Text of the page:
Now Adams appears to be changing his tune on masks, writing on April 1, "Based on asymptomatic spread of #covid19 we asked CDC to look at new data to determine if we should change recommendations regarding which groups should wear masks to prevent spread. But if you choose to wear a face covering, this can't come at the expense of social distancing."
Aside from confusion on the issue of face masks, Adams has also inexplicably drawn a connection between the coronavirus and youth vaping. On March 23, Adams appeared on the Today Show to discuss COVID-19. Without evidence, Adams postulated that vaping could be the reason why young people may be at higher risk from COVID-19 than previously thought: "There are theories that it could be because we know we have a higher proportion of people in the United States and also in Italy who vape."
Adams continued, "we don't know if that's the only cause." Within a sentence, Adams neatly jumped from postulating an unproven theory to propagating it as fact.
There is zero evidence from anywhere in the world to support the claim Adams mooted. "There is no evidence that vaping increases the risk of infection or progression to severe conditions of COVID-19," says the University of East Anglia's Dr. Caitlin Notley.
After Bloomberg News ran with a headline "Vaping Could Compound Health Risks Tied to Virus, FDA Says," following an apparently unclear email exchange with a Food and Drug Administration official, Iowa's Attorney General Tom Miller and 12 public health experts wrote to the FDA to complain.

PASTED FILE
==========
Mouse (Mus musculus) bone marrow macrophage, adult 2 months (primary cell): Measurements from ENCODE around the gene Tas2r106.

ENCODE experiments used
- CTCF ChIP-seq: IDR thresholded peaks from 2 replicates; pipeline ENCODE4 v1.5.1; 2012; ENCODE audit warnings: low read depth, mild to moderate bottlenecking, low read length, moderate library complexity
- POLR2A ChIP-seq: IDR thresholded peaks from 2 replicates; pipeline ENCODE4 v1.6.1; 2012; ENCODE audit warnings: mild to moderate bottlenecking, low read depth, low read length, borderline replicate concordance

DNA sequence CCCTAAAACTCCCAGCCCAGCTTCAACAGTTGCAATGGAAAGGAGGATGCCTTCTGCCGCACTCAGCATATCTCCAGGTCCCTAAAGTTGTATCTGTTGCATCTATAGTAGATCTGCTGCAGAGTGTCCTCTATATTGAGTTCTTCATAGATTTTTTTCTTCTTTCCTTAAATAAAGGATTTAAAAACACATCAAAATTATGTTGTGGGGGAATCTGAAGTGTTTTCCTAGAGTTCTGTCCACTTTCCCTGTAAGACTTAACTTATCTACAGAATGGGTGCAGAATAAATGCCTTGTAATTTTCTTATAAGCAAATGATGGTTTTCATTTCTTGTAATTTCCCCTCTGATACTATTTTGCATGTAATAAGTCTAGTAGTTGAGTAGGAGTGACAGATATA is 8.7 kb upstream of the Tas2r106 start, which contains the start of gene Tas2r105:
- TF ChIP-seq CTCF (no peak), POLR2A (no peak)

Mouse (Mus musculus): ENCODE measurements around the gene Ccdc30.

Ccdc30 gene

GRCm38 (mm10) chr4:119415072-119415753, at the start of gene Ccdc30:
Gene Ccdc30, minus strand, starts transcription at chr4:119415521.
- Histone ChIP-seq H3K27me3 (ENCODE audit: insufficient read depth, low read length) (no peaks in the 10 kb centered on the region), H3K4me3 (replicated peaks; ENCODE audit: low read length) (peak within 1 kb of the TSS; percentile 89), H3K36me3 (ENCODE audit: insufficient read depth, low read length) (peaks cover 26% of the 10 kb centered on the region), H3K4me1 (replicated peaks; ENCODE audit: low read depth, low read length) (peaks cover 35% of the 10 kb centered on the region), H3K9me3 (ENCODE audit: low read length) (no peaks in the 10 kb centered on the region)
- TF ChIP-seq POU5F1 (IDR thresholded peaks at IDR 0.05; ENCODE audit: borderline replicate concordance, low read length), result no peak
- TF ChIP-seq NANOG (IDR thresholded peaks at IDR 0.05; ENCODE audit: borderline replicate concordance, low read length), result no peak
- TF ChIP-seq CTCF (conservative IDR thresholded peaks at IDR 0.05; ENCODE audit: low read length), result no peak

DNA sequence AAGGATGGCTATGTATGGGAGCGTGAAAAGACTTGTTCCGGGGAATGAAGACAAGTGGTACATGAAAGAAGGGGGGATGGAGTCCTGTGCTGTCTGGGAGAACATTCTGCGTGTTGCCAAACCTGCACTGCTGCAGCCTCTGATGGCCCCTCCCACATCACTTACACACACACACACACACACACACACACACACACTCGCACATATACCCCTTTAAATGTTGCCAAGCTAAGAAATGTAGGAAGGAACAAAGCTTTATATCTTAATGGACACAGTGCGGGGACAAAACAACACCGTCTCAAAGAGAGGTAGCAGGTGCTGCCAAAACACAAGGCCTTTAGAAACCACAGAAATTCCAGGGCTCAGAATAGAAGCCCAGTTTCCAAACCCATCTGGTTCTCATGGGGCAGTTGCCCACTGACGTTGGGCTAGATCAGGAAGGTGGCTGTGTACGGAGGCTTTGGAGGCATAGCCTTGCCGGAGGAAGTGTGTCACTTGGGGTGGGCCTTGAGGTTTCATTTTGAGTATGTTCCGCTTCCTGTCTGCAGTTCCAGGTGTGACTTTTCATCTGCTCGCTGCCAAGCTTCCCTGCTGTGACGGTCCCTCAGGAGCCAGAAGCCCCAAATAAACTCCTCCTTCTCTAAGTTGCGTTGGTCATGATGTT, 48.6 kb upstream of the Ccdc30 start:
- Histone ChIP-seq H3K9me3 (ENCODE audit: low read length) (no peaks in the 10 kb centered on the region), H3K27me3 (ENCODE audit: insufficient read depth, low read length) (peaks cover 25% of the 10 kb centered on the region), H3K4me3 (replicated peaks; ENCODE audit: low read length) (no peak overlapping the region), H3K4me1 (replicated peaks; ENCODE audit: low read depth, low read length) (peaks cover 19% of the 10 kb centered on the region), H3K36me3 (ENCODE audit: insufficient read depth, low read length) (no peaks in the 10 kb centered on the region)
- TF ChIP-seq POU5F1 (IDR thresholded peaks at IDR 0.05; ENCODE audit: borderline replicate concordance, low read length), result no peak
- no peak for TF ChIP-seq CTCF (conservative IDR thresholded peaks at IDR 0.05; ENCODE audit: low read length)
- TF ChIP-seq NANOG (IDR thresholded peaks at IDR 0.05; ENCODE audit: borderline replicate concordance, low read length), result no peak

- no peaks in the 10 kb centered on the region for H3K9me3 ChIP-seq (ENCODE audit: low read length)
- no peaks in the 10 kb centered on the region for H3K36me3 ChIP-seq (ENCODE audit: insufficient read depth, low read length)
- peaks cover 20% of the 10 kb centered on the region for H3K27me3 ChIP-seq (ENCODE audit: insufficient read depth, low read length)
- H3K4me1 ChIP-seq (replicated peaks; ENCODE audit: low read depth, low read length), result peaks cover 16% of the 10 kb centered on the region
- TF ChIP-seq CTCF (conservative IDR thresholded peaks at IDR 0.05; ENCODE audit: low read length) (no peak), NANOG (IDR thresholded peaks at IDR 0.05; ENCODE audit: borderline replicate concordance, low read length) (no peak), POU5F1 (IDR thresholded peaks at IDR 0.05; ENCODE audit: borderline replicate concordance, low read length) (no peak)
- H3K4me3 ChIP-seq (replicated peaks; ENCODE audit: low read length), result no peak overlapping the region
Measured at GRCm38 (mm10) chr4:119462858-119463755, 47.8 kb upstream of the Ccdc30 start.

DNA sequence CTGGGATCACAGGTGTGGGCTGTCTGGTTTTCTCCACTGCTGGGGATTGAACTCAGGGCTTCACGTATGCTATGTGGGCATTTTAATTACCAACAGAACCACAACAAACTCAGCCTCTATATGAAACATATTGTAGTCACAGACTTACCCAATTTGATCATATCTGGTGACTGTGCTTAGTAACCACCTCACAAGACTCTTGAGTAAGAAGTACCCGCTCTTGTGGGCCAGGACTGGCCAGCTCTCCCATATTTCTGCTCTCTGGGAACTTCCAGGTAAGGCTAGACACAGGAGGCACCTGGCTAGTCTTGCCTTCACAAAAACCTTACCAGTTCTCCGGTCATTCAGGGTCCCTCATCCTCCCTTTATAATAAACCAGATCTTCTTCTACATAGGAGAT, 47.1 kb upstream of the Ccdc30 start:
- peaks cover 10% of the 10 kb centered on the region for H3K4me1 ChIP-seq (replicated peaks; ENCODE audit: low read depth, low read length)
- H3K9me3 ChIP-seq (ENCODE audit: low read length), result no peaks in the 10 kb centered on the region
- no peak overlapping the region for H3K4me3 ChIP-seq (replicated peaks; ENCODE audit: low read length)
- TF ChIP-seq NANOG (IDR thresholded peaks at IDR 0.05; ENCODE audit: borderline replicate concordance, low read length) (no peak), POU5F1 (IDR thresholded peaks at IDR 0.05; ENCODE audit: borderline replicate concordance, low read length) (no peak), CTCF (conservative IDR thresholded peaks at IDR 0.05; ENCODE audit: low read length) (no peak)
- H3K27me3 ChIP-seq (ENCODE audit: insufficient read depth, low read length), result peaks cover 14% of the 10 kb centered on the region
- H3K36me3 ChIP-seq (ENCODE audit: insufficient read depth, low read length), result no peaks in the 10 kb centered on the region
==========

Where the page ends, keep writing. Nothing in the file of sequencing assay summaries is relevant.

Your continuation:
The letter makes clear there is, as of yet, no evidence that vaping is an additional risk factor for COVID-19. The signatories warned FDA that if its communications are, "arbitrary and ill-conceived, spreading fear and confusion with little scientific basis and with unpredictable consequences, then it would be better if FDA and its media spokespeople did not comment further at this time."
Almost every independent expert concedes e-cigarettes are significantly safer than combustible cigarettes and have helped many smokers quit where other methods have failed. Few will disagree that teens shouldn't be vaping, but spreading unsubstantiated claims about the risks of e-cigarettes does not lend credibility to public health authorities, especially at a time of crisis.
While there is no research on vaping and COVID-19, there is some analysis of Chinese data and the association between smoking and the coronavirus. According to an article in the European Journal of Internal Medicine, "active smoking does not apparently seem to be significantly associated with enhanced risk of progressing towards severe disease in COVID-19." Similar results were found in an earlier preliminary analysis published in the online science platform Qeios, but data on this subject remains extremely limited.
In December 2018, Adams declared youth vaping an "epidemic." It's troubling to think the surgeon general considered a minority of youth occasionally vaping a public health emergency, but until just a few weeks ago thought the flu was a bigger threat than the coronavirus.